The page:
Even if Citymapper is seeking to paint this taxi pool line in the livery of a bus — subtitling its blog as: “Black cabs running like buses.” And directly appropriating the word “bus” (“black bus”) for what is actually a commercial shared taxi commuter service. (For a little more perspective London’s bus fleet carries some 6.5M passengers per day.)
We asked Citymapper why it decided that shared taxis are the best option for this transport route — i.e. rather than running another of its ‘smart buses’.
At the time of writing the company had not responded.
Another consideration is how much the London transport regulator was involved in the planning process of the BB1 route.
If, as Citymapper says, the route is making use of side-streets there’s a potential for it to funnel more traffic down residential routes — which are exactly the sorts of factors taken into consideration by regulators when they are planning new bus routes.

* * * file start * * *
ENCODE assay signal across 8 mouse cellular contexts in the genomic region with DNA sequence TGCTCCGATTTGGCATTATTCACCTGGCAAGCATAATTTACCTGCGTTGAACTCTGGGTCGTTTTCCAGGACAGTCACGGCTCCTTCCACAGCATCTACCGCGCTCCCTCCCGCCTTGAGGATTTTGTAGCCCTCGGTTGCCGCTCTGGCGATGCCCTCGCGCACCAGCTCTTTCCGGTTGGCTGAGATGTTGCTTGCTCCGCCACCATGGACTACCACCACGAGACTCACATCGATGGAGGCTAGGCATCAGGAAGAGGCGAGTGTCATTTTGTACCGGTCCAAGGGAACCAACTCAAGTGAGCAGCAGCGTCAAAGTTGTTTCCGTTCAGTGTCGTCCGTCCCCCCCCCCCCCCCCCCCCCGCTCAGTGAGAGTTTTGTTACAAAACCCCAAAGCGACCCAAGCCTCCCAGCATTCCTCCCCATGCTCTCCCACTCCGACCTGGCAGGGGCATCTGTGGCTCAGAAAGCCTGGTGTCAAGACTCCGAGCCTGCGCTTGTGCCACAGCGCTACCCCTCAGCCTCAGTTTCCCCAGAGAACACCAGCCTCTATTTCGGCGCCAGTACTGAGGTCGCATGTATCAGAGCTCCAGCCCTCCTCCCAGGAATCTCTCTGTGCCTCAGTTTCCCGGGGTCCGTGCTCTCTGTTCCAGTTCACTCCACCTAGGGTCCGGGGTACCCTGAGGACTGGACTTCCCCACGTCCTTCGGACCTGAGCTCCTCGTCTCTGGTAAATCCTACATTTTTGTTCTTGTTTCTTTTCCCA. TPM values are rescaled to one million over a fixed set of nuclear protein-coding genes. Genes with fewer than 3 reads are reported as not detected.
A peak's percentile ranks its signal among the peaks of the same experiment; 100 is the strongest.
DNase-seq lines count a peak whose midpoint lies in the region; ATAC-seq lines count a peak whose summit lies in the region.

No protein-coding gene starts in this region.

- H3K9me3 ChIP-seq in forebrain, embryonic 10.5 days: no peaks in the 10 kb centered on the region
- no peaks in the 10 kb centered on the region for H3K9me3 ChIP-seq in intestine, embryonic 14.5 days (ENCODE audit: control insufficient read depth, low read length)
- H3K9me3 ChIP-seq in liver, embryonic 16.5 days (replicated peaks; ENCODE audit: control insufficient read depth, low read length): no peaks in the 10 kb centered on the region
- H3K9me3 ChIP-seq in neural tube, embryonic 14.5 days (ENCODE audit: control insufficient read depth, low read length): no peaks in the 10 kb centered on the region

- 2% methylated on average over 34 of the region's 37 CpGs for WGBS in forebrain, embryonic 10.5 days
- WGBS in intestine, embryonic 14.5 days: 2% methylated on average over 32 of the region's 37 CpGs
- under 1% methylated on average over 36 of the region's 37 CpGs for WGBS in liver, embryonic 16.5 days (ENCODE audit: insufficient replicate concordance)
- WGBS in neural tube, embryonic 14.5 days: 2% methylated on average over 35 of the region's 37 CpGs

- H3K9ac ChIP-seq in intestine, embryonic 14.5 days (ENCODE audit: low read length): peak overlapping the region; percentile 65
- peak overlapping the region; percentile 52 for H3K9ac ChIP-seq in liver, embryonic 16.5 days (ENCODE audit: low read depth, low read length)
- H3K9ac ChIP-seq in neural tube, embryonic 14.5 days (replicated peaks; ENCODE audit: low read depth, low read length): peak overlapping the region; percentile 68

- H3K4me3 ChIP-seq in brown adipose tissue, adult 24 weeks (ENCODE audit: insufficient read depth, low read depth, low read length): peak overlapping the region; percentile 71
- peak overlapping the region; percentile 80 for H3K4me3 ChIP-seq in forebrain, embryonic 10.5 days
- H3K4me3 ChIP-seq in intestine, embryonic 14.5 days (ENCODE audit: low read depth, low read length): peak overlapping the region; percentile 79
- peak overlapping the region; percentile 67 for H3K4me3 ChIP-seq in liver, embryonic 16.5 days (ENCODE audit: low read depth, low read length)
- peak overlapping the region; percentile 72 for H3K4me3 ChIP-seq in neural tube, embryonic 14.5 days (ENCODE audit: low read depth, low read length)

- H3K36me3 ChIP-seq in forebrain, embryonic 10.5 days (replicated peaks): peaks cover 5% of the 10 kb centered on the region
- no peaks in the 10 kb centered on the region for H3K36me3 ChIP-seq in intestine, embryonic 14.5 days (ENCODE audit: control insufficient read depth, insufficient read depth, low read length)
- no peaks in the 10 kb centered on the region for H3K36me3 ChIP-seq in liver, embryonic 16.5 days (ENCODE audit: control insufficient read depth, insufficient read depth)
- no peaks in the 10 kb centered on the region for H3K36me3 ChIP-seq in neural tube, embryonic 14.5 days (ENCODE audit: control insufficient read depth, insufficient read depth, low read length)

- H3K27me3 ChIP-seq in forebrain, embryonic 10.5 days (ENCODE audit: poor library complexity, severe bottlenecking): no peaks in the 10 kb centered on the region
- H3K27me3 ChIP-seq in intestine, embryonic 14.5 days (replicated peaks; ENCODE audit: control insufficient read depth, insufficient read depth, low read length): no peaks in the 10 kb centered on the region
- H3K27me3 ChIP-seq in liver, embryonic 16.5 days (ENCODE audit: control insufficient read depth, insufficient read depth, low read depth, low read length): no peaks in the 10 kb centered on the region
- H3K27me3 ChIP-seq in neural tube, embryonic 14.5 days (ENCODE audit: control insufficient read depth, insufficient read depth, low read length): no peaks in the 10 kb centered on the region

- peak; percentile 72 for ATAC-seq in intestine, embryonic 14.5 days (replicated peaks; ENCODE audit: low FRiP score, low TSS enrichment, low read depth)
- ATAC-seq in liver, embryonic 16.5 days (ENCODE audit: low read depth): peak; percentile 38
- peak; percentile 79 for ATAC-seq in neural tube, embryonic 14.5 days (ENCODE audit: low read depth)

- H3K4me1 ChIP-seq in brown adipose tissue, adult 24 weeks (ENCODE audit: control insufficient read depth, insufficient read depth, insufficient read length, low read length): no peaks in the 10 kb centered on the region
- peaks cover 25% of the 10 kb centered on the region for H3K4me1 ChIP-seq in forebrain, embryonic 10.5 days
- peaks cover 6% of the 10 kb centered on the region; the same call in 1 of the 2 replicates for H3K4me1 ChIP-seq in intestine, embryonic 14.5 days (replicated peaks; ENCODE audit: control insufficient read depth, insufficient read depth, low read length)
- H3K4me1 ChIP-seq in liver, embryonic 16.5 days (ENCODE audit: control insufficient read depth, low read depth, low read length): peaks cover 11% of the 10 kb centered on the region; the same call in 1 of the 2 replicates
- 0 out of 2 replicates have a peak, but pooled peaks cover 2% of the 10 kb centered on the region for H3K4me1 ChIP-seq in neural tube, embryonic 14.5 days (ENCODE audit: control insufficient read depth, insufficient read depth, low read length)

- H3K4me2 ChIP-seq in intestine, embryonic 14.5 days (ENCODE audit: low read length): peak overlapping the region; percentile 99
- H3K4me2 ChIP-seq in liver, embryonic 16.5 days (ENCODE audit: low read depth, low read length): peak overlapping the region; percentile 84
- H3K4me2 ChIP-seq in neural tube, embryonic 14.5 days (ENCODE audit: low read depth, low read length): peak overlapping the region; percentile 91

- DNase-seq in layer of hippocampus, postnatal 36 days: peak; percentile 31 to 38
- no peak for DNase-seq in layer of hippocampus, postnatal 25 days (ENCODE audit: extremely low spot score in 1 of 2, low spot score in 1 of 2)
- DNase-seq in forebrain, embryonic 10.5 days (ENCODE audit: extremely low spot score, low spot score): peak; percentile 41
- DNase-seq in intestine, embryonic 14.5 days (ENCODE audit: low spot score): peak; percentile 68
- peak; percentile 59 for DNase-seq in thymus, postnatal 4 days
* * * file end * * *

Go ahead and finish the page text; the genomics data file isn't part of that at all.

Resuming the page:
So we also asked Citymapper how it considered the impact of running this taxi commuter route on local residents. And also whether it involved TfL in the route-planning process.
We’ve also reached out to the London transport regulator for its views on the service — and will update this post when it responds.
Safe to say, Citymapper is not the only startup seeing money-making opportunities in pulling a portion of users of existing public transport networks onto commercial alternatives. (Nor the only startup under pressure to start monetizing usage of its free app — Citymapper said in December it would start doing just that this year, having raised ~$50M in VC funding since 2011 from investors who clearly want to see a return on that cash.)
Ride-hailing behemoth Uber pioneered this process with its UberPool service which dynamically matches passengers with others riding in the same direction, charging a lower fare than for a full Uber as they share the car.
This strategy may be smart for the companies involved, but the question of how smart it is for already heavily congested and highly polluted cities is a whole other question.